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A male infant was born out of third-degree consanguineous marriage at 36-week gestation with a birth weight of 2340 g. The antenatal ultrasound at 23 weeks of gestation showed enlarged, hyperechoic kidneys with normal liquor. On physical examination, he had generalised oedema, prominent eyes, axial hypotonia and fixed contractures at bilateral knee joints (figure 1). The prominent eyes prompted us to do an ophthalmological examination. We noticed that his pupils were small, constricted and non-responsive to light. The pupils remained miotic even after instillation of tropicamide and atropine (figure 2). Refractory microcoria, along with cystic kidney disease in the neonatal period, raised the possibility of Pierson syndrome and directed further evaluation. The postnatal ultrasound showed enlarged (right kidney 6.3 cm, left kidney 6.8 cm), globular hyperechoic kidneys, with poor corticomedullary differentiation. Laboratory evaluation revealed nephrotic range proteinuria (urine protein 3.9 g/dL, urine dipstick 3+), hypoalbuminemia (albumin 1.9 g/dL) and hyperlipidemia (serum cholesterol 277 mg/dL, serum triglyceride 628 mg/dL) consistent with the diagnosis of congenital nephrotic syndrome. It further strengthened our suspicion of Pierson syndrome; therefore, genetic analysis by targeted gene sequencing was done. A homozygous non-sense variation in exon 23 of the LAMB2 gene (chr3:g.49161965G>A) that results in a stop codon and premature truncation of the protein at codon 1064 (p.Gln1064Ter) was detected. This is a novel mutation and has not been reported until in 1000 Genomes Project and ExAC database.1 2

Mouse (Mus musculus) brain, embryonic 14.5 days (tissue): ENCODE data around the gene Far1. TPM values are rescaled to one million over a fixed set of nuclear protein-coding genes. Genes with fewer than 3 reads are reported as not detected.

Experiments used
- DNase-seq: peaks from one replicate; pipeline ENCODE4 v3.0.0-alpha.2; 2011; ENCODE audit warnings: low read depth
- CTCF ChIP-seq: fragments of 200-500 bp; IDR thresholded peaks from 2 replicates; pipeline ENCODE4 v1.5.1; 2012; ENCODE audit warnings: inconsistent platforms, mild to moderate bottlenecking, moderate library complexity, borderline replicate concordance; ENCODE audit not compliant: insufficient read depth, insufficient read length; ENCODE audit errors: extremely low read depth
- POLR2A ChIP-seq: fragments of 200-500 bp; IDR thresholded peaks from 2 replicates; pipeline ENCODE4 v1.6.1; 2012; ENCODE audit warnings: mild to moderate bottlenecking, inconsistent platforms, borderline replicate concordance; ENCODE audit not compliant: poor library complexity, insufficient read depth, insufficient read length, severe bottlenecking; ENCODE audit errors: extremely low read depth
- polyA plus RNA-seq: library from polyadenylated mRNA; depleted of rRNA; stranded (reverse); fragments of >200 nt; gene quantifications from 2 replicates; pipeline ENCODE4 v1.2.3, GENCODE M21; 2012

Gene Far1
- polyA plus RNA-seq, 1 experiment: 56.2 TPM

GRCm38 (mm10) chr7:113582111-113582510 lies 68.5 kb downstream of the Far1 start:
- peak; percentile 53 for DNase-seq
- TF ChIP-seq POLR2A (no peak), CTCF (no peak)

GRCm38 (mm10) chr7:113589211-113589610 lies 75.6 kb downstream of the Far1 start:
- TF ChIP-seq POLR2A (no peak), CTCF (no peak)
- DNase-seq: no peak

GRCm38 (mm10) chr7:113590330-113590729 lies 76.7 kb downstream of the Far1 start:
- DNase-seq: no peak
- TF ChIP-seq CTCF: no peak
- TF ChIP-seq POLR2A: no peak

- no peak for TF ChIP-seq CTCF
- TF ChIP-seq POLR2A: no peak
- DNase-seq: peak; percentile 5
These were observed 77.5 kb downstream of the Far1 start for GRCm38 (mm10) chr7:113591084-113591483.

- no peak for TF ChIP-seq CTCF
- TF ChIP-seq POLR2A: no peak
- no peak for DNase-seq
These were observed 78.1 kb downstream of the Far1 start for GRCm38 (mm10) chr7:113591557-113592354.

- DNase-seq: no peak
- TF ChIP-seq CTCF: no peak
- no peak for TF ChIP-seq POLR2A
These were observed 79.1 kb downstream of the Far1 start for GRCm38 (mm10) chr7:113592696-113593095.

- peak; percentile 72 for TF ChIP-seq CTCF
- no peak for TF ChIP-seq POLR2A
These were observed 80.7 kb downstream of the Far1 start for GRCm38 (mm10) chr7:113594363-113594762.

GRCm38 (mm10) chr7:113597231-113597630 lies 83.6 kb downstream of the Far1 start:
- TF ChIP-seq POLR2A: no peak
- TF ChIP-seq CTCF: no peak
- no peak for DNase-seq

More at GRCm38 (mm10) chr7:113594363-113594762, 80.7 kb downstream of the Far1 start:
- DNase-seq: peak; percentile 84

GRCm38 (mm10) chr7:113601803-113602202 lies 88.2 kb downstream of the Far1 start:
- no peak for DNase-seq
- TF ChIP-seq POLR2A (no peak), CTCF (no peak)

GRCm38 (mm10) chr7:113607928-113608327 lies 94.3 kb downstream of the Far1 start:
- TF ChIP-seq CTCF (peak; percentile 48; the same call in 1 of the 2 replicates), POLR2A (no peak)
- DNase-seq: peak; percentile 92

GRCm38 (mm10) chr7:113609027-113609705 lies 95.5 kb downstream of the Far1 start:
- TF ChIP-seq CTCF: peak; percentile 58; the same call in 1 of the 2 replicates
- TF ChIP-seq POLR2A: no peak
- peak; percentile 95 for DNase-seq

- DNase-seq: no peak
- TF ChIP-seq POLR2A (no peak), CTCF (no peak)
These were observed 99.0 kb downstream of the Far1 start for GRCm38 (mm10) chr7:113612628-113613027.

He worsened with oliguria and anasarca leading, to pulmonary oedema, and respiratory distress for which continuous positive airway pressure support, albumin infusion and diuretics were given. The anasarca was refractory to diuretics and albumin infusions. Because of poor prognosis, parents decided to discontinue treatment and he died at the age of 17 days.
Pierson syndrome is caused by mutations in β2-laminin encoded by the LAMB2 gene and is clinically characterised by congenital nephrotic syndrome and bilateral microcoria.3 Presence of characteristic eye findings helps in clinically differentiating this entity from other causes of congenital nephrotic syndrome.4 It exhibits good genotype–phenotype correlation. The patients with milder forms of Pierson syndrome have at least one missense or non-truncating deletion mutation, while those with more severe phenotype have two truncating mutations.5 Our patient had a homozygous non-sense mutation resulting in premature truncation of the protein leading to severe phenotype.
Renal involvement is universal and is associated with ocular and neuromuscular abnormalities. The ocular manifestations are microcoria (the most common and characteristic), megalocornea, glaucoma, microphthalmia, posterior lenticonus, cataract, persistent fetal vasculature and retinal detachment.4 Owing to the expression of LAMB2 gene in the neuromuscular system, neurological manifestations, such as muscle hypotonia, contractures and neurodevelopmental abnormalities are also seen.6 The overall prognosis is poor and most of the affected individuals die in infancy only.
It was painful to us when we came to know that our baby is having such a severe medical condition. Despite the best efforts of the doctors, the fate of our child cannot be changed.
Pierson syndrome is a rare cause of congenital nephrotic syndrome.
Early renal impairment in the neonatal age group and characteristic eye findings helps in clinically differentiating. Pierson syndrome from other causes of congenital nephrotic syndrome.
Mutational analysis of LAMB2 gene is considered diagnostic for this entity.
Contributors PM and AK managed the case and JK and PK supervised the clinical management. PM and AK drafted the manuscript, JK and PK critically reviewed and revised the manuscript. All authors approved the final version and shall be responsible for all aspects of the work.
Funding The authors have not declared a specific grant for this research from any funding agency in the public, commercial or not-for-profit sectors.
Competing interests None declared.
Patient consent for publication Parental/guardian consent obtained.
Provenance and peer review Not commissioned; externally peer reviewed.
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